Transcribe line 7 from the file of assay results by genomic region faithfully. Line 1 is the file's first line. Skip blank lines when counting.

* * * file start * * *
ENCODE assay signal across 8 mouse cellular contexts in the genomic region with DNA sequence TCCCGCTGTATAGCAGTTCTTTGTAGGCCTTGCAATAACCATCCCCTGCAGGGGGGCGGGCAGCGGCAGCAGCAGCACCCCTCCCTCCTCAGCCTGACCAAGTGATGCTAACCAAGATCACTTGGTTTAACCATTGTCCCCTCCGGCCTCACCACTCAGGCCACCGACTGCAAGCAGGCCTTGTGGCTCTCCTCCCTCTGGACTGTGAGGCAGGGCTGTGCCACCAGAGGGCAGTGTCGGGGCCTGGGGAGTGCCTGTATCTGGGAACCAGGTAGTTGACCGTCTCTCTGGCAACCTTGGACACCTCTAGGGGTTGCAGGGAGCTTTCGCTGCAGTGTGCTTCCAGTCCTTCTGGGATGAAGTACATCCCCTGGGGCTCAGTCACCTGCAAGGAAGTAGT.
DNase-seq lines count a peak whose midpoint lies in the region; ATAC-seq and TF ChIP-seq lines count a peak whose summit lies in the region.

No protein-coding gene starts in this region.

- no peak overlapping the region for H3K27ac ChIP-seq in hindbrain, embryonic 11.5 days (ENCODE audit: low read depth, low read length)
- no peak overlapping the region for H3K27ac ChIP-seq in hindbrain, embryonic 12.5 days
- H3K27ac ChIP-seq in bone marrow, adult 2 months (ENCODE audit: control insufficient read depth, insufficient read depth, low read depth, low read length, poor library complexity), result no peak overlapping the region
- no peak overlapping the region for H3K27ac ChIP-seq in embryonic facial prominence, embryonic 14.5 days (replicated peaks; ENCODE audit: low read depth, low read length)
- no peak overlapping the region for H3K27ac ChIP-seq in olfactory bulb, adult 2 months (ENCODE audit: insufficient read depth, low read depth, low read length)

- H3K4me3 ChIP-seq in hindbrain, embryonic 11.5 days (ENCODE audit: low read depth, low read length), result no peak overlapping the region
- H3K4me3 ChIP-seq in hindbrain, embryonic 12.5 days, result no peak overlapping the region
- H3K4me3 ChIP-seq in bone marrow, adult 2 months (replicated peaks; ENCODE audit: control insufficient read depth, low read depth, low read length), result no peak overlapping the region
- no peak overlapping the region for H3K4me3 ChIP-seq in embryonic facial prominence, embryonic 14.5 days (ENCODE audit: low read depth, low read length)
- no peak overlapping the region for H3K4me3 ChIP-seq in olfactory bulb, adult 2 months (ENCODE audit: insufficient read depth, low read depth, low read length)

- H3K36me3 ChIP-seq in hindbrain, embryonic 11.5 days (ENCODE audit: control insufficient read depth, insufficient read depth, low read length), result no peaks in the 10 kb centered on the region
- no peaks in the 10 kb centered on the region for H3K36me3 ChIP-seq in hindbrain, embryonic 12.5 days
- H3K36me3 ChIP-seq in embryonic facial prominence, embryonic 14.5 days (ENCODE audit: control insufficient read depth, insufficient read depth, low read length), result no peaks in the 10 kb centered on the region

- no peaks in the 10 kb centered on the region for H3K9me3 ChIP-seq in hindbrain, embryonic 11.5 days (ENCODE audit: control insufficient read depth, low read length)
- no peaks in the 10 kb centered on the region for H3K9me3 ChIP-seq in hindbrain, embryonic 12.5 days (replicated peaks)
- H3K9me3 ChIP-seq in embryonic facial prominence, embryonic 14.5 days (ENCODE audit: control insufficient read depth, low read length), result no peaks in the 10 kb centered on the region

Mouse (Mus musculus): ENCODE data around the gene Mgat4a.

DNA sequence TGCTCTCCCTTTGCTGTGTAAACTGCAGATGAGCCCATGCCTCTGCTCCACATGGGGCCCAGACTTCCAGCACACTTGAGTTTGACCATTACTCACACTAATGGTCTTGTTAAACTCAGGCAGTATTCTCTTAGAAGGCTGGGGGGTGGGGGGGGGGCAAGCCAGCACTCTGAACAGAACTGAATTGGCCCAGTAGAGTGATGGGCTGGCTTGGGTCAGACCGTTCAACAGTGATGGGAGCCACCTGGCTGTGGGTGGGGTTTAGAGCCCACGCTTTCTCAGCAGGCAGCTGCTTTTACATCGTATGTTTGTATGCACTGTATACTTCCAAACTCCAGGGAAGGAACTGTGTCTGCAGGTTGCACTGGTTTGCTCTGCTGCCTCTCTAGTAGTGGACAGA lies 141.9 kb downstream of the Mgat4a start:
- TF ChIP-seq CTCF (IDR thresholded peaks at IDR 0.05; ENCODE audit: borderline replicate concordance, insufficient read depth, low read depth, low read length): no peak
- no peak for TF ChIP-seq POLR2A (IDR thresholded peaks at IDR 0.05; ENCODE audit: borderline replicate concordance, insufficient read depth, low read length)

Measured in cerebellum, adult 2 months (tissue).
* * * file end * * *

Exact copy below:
- no peak overlapping the region for H3K27ac ChIP-seq in embryonic facial prominence, embryonic 14.5 days (replicated peaks; ENCODE audit: low read depth, low read length)